Yakatabune dining boats using biofuel start test run in Tokyo Bay

The Yomiuri Shimbun
Tokyo Gov. Yuriko Koike, center, is seated on a yakatabune dining boat that runs on a Euglena-based biofuel, on the Sumida River in Tokyo on Tuesday.

A project to operate yakatabune dining boats with a biofuel made from algae was launched in and around Tokyo Bay on Tuesday.

According to the Tokyo metropolitan government, it is the first time in Japan to use a biofuel to run a dining pleasure boat, a popular tourist attraction representing Tokyo’s traditional culture.

The project was planned mainly by the metropolitan government and Tokyo’s pleasure boat cooperative association to make use of yakatabune to promote a biofuel made from the algae called midorimushi, or Euglena, which reduces the burden on the environment.

The fuel used is a mixture of light oil and the biofuel based on the algae and vegetable oil. It was developed by Euglena Co., which manufactures health food using Euglena.

Although the fuel generates carbon dioxide when burned, the algae absorbs the CO2 through photosynthesis. Thereby it is said to be an effectively-zero-emission fuel.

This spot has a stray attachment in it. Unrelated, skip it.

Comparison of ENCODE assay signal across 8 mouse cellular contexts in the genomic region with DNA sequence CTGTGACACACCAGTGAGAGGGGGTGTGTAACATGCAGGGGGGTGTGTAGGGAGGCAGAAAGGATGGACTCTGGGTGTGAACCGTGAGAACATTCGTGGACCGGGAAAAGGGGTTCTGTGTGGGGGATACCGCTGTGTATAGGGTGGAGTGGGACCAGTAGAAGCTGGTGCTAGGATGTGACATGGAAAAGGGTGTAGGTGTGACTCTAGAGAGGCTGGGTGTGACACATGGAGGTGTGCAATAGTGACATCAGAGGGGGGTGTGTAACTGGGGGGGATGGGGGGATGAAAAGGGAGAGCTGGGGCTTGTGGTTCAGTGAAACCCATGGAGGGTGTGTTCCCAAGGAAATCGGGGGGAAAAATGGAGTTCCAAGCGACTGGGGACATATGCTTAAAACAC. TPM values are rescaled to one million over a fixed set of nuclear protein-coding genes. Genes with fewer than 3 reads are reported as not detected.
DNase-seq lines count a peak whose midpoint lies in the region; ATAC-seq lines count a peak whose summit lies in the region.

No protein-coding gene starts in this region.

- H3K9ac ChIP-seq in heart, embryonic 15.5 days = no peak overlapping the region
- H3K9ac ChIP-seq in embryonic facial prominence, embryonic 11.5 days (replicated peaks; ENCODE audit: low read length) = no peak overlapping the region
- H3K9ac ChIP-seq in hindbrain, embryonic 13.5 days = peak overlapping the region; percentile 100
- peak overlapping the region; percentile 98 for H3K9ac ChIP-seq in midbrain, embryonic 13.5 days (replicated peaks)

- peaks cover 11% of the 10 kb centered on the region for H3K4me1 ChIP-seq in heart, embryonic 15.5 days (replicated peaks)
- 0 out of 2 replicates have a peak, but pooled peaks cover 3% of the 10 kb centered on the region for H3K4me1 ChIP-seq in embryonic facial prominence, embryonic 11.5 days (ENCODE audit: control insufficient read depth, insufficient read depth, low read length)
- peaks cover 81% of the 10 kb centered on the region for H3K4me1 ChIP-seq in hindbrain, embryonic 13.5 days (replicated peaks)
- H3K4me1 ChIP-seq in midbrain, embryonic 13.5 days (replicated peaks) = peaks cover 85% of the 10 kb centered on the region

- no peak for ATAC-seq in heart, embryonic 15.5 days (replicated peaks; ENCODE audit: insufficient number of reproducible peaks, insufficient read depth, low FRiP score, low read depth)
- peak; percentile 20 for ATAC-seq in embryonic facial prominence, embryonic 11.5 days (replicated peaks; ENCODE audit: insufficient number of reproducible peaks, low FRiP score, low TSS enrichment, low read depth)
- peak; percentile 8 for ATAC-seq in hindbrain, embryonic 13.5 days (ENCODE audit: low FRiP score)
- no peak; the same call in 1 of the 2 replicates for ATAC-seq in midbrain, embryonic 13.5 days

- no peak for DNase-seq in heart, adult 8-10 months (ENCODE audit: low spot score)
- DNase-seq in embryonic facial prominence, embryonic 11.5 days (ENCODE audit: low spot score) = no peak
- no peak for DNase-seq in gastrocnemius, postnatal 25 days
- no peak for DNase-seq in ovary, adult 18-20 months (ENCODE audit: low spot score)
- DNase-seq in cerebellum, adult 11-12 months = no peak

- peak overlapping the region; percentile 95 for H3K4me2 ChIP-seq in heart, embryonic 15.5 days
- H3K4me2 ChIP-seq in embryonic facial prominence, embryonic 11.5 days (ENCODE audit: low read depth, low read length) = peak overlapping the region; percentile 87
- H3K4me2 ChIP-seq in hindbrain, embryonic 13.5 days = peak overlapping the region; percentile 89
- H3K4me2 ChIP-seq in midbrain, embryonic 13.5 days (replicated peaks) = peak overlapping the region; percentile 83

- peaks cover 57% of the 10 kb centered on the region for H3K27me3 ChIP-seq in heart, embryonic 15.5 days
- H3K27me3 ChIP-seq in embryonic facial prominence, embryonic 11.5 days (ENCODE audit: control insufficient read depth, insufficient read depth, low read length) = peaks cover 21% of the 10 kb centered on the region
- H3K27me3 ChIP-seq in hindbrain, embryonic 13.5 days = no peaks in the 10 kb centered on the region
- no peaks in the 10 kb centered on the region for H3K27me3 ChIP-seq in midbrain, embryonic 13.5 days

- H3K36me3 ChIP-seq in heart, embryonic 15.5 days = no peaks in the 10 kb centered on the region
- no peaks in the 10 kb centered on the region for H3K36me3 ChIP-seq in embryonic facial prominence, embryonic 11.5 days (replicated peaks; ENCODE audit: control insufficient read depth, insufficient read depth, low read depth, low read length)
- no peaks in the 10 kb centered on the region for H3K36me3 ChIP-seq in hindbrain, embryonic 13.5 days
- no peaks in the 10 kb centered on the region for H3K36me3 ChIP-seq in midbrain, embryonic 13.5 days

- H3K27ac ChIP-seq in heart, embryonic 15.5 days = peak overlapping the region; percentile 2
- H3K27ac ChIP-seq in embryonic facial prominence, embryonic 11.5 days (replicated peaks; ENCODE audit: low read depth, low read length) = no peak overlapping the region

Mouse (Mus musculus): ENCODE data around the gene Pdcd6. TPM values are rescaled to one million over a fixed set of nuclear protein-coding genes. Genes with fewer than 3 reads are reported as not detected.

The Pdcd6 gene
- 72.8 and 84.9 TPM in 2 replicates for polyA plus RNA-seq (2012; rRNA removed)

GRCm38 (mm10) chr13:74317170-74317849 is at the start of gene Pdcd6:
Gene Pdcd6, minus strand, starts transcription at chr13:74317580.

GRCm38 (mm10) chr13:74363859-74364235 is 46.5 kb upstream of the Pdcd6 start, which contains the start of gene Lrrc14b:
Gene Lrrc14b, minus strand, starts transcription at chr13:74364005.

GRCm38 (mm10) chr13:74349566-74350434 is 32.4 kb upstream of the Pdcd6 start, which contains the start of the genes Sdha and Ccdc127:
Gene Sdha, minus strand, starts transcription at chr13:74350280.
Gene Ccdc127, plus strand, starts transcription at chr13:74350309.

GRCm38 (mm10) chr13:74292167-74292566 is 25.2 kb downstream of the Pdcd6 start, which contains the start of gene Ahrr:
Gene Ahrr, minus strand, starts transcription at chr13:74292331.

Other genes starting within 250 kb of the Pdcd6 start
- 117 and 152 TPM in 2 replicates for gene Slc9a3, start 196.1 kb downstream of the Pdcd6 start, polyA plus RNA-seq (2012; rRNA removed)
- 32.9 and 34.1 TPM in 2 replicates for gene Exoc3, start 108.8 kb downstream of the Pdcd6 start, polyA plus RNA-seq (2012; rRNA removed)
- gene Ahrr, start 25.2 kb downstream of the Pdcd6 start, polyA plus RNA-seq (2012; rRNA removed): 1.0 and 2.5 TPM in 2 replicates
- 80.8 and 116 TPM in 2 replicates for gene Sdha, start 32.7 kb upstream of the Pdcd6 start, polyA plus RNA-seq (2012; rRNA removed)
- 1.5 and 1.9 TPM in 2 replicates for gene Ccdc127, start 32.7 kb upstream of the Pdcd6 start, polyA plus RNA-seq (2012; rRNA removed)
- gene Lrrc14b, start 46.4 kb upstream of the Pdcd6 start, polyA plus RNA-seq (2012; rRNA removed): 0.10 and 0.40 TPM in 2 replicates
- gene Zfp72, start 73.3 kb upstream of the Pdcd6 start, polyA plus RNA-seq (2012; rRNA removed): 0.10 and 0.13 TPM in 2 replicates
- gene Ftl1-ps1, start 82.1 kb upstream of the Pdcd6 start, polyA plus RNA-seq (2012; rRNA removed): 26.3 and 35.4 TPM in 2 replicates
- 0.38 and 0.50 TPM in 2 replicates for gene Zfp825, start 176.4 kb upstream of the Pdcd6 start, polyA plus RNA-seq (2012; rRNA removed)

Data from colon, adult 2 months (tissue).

The fuel is being used by three pleasure boats in a test operation for about a week.

The vessels depart from the Asakusabashi area on the Kanda River in Tokyo’s Taito Ward, cruise to the Odaiba area in Minato Ward via the Sumida River and return to the starting point in about 2½ hours.

Tokyo Gov. Yuriko Koike was on board one of the boats on Tuesday.

“When you think about the global environment, you become aware that biofuels are expected to play a very important part,” Koike said. “The combination with yakatabune embodies an encounter between tradition and innovation.”